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Anything Worth Doing is Worth Doing Poorly

Although many have argued that a time of global pandemic and other sources of shared anxiety and uncertainty might not be the best time for self-improvement, many of us still make New Year’s resolutions with the hope of changing our behavior and well-being for the better. And, when we do this, many of us find out by this point in January how difficult lasting behavior change is. The ambitious workout schedule isn’t going to plan, that book you meant to read is still on the shelf, you’re falling into your existing spending or cooking habits, and you’re on the brink of tossing the whole project out the window!

The human mind is vulnerable to many thinking errors, and one that sometimes upends efforts at behavior change is called (in fancy terms) the abstinence violation effect. A more intuitive way to think about it might be the “F it” effect. After you break a self-imposed rule, you overestimate the importance of your lapse, and figure that you may as well indulge in as much of the behavior you’re trying to avoid as possible. Maybe you’re trying to go to the gym every day and miss a day, so you figure you may as well skip the whole week and start again Monday. Maybe if you’re trying to eat less processed food, you have one candy bar and then figure you may as well eat fast food all weekend. But, of course, the things that happen after “F it” still matter, and this cycle leads to discouragement and sometimes feelings of shame. How can we prevent it in the first place?

A spin on an old saying can help turn this thinking error on its head: “Anything worth doing is worth doing poorly.” If we give up on perfection and embrace making progress amid the mess of real life, we open ourselves up to realistic goals and prevent the “F it” effect. If it’s important to you to take better care of your body, or to learn something new, or to be more present with your family, doing it 50% of the time is almost always better than doing it for 0% of the time. Going for a 10 minute walk might not be as effective as an hour at the gym, but it’s still much better for you than sitting on the couch all day. Reading a book for five minutes when you would have been on your phone isn’t finishing a book a month, but it’s still five minutes doing something you value.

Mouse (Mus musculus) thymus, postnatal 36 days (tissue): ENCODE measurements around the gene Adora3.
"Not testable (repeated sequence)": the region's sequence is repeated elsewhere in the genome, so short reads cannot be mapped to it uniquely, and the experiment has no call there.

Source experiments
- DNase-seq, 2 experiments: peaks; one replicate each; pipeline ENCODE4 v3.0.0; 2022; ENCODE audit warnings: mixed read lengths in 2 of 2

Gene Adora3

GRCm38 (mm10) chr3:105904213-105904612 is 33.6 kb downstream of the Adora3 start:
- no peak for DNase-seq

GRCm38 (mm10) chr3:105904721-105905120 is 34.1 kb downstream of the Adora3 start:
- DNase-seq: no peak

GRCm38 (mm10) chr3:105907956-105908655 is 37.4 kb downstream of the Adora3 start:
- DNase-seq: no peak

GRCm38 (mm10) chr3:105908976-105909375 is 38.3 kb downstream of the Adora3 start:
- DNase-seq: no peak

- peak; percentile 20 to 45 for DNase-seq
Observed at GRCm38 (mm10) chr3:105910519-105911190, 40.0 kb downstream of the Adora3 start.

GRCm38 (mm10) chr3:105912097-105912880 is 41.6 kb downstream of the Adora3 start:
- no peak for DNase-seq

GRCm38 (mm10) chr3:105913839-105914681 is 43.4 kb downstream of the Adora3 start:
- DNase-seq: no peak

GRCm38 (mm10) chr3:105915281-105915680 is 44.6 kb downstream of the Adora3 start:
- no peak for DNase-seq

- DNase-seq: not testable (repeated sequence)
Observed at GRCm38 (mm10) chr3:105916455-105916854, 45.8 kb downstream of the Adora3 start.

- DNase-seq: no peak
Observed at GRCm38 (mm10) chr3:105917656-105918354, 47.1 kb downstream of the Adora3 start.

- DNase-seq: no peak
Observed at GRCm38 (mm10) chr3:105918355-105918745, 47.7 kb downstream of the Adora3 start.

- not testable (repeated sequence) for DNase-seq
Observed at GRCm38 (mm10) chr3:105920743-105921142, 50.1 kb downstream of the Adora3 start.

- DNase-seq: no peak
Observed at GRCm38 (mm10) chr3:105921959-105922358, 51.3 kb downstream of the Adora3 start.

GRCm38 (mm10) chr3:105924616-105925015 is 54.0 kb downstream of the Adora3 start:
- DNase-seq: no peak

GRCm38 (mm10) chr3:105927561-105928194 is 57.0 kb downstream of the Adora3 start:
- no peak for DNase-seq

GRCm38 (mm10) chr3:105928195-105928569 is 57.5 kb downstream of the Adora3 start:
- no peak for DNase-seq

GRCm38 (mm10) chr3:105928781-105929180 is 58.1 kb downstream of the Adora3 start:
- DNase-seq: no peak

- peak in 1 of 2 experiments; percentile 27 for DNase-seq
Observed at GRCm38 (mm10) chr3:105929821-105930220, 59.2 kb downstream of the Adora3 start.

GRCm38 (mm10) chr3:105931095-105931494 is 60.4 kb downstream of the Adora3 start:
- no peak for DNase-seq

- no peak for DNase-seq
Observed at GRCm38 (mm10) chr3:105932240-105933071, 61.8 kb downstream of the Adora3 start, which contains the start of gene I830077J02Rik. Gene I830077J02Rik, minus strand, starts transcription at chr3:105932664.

Here are some additional ways to set yourself up for success when you’re trying to change a behavior:

Be realistic and flexible. Overambitious goals for behavior change are often doomed to fail. Rein in your enthusiasm and start small. And, if something isn’t working, problem-solve what’s going on and think about how you can adjust.

Work with behaviors you already have. If you want to start doing something, figure out how it will work into your existing routine. For example, if you want to read more, put a book in a spot where you normally sit while watching TV or using your phone so that the visual reminder is there.

Set positive goals. Make your goal about the behaviors you want to do more, rather than things you want to deny yourself. Try to notice what you find immediately rewarding about your new behaviors, in addition to their long-term payoffs. Maybe exercising makes your body feel better, or cooking a meal at home gives you time to unwind and be creative. Avoid making changes that make you feel persistently deprived, if you can avoid it.

Practice self-compassion. We sometimes think we can beat ourselves into shape with negative self-talk. This doesn’t usually work. Try to treat yourself with patience and caring.

Do it imperfectly. Give yourself credit for little victories, and persist!

Feel like you need some assistance from a therapist to help you make changes in your life? Reach out today for a free consultation!

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